The screen’s lack of quality and resolution hamper its potential, and it’s not helped by awful audio. No part of the range impresses; the top-end is tinny, and the mid-range lacks bite, and there’s barely any bass. It doesn’t help that songs and movies sound squashed together, too, with no depth.

The one saving grace came in battery benchmarks. The Lenovo lasted for 3 hours 57 minutes in PCMark 8’s Home test with the screen at 100% brightness and High Performance mode activated. That’s almost an hour ahead of the Toshiba and more than thirty minutes longer than the HP. The battery lasted for just over five hours with the screen dimmed and Power Saver mode activated, which is reasonable, but this remains a laptop that’ll only manage a half-day away from a plug.

Verdict

The Lenovo’s main attraction is its price, but it’s surprisingly impressive in other areas. It’s …read more

Source:: Tech Radar

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Review: Lenovo B50-30

By Mike Jennings

Review: Lenovo B50-30

Introduction and features

Lenovo has designed this laptop for low intensity tasks, so we expected it to arrive with a budget price – but we didn’t expect it to cost just £199 (about $334, AU$360). That makes it one of the most affordable notebooks we’ve reviewed.

That eye-catching price undercuts every rival. We thought the Toshiba Satellite C50 was cheap, but it costs £240 (about $403, AU$435), and HP’s Pavilion TouchSmart 15-n070sa costs a comparatively stratospheric £350 (about $589, AU$634).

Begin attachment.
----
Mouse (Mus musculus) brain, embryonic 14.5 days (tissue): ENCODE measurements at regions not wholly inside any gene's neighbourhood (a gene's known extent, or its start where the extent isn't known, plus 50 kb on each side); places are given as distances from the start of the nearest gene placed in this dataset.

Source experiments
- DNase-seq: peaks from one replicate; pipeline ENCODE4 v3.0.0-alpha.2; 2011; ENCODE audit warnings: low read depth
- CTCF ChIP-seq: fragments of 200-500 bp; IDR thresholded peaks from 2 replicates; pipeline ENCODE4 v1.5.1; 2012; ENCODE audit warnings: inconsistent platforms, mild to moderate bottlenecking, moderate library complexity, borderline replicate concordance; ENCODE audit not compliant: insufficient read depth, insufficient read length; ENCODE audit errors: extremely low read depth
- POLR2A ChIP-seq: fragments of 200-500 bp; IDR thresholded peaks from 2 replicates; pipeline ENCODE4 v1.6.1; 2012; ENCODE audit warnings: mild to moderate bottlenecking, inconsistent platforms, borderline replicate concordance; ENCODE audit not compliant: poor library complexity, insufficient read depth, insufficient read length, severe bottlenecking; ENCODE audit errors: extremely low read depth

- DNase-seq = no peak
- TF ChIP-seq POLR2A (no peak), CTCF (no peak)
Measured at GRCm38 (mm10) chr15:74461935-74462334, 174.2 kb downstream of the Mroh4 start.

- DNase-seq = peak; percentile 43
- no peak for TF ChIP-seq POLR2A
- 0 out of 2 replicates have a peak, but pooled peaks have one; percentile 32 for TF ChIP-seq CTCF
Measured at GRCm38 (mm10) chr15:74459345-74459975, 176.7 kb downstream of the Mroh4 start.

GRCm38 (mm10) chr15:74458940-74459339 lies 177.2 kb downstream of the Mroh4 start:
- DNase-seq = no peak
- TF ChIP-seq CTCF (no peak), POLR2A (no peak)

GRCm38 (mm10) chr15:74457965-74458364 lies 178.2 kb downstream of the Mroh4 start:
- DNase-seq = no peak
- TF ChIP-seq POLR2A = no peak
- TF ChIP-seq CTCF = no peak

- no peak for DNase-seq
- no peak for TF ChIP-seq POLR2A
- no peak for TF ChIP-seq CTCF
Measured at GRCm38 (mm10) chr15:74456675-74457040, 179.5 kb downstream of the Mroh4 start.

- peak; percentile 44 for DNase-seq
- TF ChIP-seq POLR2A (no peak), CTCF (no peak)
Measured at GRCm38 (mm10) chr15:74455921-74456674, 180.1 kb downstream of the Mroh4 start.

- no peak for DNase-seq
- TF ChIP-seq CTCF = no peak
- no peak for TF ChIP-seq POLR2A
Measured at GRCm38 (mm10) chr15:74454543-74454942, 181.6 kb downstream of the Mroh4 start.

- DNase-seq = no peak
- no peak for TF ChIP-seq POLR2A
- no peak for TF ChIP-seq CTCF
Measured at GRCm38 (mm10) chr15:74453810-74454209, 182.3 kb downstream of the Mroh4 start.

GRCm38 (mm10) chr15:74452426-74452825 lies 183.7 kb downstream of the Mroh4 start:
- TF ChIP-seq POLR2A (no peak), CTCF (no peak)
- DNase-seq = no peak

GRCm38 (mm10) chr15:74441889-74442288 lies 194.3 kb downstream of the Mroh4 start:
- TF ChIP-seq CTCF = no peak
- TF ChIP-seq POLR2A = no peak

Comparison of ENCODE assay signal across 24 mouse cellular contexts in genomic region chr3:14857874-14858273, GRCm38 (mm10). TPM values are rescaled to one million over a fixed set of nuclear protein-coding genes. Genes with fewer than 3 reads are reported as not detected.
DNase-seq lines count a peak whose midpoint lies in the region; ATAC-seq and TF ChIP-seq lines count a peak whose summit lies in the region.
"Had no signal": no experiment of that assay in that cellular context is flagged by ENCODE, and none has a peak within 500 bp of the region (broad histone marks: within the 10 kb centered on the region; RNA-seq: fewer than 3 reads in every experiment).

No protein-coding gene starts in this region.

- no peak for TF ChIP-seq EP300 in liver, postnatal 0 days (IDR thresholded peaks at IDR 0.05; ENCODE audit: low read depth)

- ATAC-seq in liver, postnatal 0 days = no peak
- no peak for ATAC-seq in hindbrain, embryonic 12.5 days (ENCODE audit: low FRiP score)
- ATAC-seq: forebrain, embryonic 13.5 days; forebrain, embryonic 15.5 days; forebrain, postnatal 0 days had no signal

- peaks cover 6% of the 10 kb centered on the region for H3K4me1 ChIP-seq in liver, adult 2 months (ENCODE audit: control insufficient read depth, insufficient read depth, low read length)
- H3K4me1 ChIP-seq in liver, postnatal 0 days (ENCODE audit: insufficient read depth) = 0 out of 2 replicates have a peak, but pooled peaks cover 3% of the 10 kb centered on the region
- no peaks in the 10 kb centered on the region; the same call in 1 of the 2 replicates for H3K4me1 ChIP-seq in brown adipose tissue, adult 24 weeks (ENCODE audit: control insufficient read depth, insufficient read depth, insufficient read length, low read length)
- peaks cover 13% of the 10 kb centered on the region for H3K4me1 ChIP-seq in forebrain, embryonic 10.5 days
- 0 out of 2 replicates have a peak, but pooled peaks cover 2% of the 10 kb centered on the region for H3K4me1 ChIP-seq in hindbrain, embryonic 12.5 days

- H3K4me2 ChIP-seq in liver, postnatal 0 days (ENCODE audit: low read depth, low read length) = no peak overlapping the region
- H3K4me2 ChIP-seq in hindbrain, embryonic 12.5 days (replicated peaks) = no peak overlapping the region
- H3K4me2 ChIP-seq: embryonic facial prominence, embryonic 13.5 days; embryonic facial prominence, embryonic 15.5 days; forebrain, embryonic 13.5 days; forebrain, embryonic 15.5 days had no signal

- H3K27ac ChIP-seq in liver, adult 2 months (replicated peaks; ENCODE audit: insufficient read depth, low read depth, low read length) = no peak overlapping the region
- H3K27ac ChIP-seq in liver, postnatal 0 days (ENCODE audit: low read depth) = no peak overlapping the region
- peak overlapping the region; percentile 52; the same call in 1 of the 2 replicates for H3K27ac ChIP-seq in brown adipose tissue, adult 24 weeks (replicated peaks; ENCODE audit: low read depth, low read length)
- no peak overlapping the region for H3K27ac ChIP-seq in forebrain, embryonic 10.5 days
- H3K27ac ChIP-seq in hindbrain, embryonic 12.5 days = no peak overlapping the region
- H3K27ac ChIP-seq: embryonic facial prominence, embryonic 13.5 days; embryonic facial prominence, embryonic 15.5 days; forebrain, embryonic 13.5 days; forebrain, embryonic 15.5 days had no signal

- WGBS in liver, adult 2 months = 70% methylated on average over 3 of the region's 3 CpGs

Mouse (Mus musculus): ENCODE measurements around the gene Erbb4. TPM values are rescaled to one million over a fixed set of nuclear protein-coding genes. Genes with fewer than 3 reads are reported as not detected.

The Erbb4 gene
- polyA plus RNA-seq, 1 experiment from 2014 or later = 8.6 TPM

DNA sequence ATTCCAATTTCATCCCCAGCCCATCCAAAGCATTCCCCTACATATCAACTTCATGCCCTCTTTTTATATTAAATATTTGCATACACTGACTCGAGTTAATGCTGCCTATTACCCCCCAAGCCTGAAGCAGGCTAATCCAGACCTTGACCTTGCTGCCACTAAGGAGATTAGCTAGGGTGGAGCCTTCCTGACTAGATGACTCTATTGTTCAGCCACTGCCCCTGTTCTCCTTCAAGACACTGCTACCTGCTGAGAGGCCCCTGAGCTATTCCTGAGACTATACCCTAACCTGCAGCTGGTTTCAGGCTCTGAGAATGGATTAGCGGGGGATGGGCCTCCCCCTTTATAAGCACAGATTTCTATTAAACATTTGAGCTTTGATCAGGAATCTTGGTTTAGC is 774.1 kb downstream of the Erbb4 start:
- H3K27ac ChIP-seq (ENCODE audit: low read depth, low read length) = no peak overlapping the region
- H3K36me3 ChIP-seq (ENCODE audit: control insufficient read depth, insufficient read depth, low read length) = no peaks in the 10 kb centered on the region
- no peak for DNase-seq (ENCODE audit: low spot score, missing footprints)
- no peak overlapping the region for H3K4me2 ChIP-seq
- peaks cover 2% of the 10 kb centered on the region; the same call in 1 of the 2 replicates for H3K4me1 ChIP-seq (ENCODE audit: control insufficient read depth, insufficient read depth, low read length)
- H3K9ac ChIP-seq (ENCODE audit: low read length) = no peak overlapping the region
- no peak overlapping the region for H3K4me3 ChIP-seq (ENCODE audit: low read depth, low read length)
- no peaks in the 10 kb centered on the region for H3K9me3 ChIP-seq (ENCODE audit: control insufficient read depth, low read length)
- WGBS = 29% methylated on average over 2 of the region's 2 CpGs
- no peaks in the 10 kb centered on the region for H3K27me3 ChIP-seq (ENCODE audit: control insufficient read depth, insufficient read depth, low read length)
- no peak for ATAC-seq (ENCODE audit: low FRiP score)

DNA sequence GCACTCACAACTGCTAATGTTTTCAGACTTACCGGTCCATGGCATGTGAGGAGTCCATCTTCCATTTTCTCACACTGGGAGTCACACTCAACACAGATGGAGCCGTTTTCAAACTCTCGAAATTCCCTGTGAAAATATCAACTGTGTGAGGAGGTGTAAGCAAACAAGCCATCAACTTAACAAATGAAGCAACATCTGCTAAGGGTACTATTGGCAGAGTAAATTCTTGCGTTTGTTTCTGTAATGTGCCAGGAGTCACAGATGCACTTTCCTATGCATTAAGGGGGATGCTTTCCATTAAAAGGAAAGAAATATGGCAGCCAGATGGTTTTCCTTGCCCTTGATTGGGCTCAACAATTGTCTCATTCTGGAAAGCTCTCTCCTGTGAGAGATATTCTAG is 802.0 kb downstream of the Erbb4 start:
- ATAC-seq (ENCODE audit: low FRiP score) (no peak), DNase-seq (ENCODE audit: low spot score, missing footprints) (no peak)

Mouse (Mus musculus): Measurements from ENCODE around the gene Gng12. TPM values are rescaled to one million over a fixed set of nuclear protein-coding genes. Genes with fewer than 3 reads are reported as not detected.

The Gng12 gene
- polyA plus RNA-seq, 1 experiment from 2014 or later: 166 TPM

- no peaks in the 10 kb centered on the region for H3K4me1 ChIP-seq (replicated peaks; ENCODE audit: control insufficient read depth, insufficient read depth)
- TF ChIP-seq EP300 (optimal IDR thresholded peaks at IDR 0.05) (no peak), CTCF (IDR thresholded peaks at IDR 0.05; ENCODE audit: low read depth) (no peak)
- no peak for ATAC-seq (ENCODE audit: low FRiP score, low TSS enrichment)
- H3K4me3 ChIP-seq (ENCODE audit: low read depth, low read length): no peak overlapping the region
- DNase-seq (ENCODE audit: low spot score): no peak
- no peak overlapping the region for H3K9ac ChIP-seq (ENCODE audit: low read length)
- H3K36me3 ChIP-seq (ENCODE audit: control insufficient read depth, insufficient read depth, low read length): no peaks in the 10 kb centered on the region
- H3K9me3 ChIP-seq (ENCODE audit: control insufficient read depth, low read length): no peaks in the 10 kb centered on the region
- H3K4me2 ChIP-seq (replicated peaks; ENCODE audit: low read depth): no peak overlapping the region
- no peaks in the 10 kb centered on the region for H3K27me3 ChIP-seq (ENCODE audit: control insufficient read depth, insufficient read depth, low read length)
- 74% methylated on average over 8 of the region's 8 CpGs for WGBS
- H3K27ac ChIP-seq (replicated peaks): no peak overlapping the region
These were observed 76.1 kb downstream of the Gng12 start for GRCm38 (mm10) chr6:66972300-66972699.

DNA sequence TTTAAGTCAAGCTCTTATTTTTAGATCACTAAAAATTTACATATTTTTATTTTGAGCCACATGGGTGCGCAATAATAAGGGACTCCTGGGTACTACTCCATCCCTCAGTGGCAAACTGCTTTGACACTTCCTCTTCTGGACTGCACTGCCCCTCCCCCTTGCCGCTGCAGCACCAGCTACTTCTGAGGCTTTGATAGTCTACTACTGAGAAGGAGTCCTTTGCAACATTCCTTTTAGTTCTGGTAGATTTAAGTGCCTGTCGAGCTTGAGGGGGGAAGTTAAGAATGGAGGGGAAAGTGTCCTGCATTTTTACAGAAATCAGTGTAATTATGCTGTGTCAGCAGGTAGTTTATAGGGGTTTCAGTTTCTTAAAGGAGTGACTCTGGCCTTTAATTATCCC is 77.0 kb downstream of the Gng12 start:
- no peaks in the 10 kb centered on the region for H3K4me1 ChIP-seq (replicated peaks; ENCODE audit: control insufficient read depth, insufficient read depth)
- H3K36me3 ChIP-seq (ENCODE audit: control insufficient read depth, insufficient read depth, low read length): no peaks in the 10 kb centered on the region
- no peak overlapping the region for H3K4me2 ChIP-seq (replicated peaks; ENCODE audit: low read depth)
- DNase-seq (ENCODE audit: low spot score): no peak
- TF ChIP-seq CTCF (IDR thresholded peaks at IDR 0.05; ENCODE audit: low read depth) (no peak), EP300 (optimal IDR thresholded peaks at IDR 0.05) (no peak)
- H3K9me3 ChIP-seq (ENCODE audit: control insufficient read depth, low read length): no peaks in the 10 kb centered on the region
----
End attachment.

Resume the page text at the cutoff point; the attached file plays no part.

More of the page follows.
The Lenovo doesn’t look like such an affordable portable. The matte plastic exterior is subtle, and the metal-effect logo along with the green dotted power button look smart. It’s plain, but it’s not nasty.

Lenovo B50 keyboard

The B50 trades blows with rivals in terms of its dimensions, too: the 2.15kg weight (about 4.7 pounds) is less than both competitors, and the B50’s 25mm-thick (about 0.98 inches) body sits between the thinner HP and chunkier Toshiba. It’s thin and light enough to carry day-to-day, although we’d always use a protective sleeve – the plastic looks smart, but it’s flimsier than the HP and Toshiba laptops.

Impressive ergonomics

Despite the low price, Lenovo has included a good keyboard. It’s a Scrabble-tile unit with a numberpad and a sensible layout, and it’s comfortable to use – the keys have good travel, and their action is responsive and soft. It’s as good as anything else we’ve typed on at this price, including the Toshiba.

Lenovo B50 keyboard 2

The trackpad is reasonable. It’s a little larger than the Toshiba’s effort, and the buttons require light touches and little pressure to use. More expensive laptops have better ergonomics than the Lenovo – we’d prefer a snappier typing action and firmer buttons – but there’s enough quality here to get work and web browsing done without difficulty.

The sub-£200 Lenovo is powered by an Intel Celeron N2830, which uses the same Bay Trail architecture that’s included in modern Atom chips. Its two cores are clocked between 2.16GHz and 2.41GHz, and the chip has a basic Intel HD Graphics core that runs at a top speed of 750MHz.

Cut corners